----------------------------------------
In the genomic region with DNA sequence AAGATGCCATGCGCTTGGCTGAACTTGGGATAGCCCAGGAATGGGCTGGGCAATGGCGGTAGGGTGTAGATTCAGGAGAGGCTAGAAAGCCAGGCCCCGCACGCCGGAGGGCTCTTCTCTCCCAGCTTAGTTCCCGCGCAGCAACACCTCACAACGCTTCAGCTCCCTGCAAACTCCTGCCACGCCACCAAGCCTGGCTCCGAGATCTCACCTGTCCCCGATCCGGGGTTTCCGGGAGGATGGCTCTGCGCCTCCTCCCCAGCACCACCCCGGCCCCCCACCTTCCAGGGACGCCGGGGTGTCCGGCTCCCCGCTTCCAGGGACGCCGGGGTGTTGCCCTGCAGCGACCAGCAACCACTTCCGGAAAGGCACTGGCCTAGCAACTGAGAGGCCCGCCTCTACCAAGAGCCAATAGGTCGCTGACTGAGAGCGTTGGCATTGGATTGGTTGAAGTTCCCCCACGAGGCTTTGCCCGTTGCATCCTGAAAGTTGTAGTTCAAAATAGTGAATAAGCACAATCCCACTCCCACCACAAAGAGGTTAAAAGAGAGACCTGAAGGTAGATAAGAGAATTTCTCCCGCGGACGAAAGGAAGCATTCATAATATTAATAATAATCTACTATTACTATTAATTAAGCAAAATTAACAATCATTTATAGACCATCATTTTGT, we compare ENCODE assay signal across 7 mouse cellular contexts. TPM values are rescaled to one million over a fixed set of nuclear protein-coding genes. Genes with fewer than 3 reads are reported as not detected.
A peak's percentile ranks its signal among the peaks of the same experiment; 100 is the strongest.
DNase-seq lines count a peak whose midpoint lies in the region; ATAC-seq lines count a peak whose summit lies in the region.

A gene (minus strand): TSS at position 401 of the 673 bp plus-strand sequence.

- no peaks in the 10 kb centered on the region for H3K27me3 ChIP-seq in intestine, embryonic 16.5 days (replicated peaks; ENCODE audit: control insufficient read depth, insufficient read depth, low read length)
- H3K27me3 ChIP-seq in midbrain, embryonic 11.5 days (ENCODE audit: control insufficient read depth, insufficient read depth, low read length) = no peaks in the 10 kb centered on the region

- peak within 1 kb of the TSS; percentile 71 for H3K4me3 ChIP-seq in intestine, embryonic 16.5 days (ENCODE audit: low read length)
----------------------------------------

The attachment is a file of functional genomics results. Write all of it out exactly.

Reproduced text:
In the genomic region with DNA sequence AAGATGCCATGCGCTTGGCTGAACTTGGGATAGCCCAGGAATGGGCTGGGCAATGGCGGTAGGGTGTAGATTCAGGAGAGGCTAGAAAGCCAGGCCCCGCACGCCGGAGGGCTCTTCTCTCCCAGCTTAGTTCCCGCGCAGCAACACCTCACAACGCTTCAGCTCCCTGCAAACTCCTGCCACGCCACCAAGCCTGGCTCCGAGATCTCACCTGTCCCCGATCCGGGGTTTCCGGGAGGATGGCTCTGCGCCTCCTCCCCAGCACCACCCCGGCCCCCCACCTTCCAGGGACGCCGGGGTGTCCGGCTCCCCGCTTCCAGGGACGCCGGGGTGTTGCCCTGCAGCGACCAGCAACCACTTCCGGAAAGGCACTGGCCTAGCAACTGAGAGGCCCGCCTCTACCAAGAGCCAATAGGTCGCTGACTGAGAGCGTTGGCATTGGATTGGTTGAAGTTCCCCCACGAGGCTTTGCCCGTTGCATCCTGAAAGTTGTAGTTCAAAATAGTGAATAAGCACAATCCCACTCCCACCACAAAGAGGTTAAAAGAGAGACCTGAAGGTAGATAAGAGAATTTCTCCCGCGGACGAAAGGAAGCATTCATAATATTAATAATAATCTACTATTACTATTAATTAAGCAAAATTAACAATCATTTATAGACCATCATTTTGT, we compare ENCODE assay signal across 7 mouse cellular contexts. TPM values are rescaled to one million over a fixed set of nuclear protein-coding genes. Genes with fewer than 3 reads are reported as not detected.
A peak's percentile ranks its signal among the peaks of the same experiment; 100 is the strongest.
DNase-seq lines count a peak whose midpoint lies in the region; ATAC-seq lines count a peak whose summit lies in the region.

A gene (minus strand): TSS at position 401 of the 673 bp plus-strand sequence.

- no peaks in the 10 kb centered on the region for H3K27me3 ChIP-seq in intestine, embryonic 16.5 days (replicated peaks; ENCODE audit: control insufficient read depth, insufficient read depth, low read length)
- H3K27me3 ChIP-seq in midbrain, embryonic 11.5 days (ENCODE audit: control insufficient read depth, insufficient read depth, low read length) = no peaks in the 10 kb centered on the region

- peak within 1 kb of the TSS; percentile 71 for H3K4me3 ChIP-seq in intestine, embryonic 16.5 days (ENCODE audit: low read length)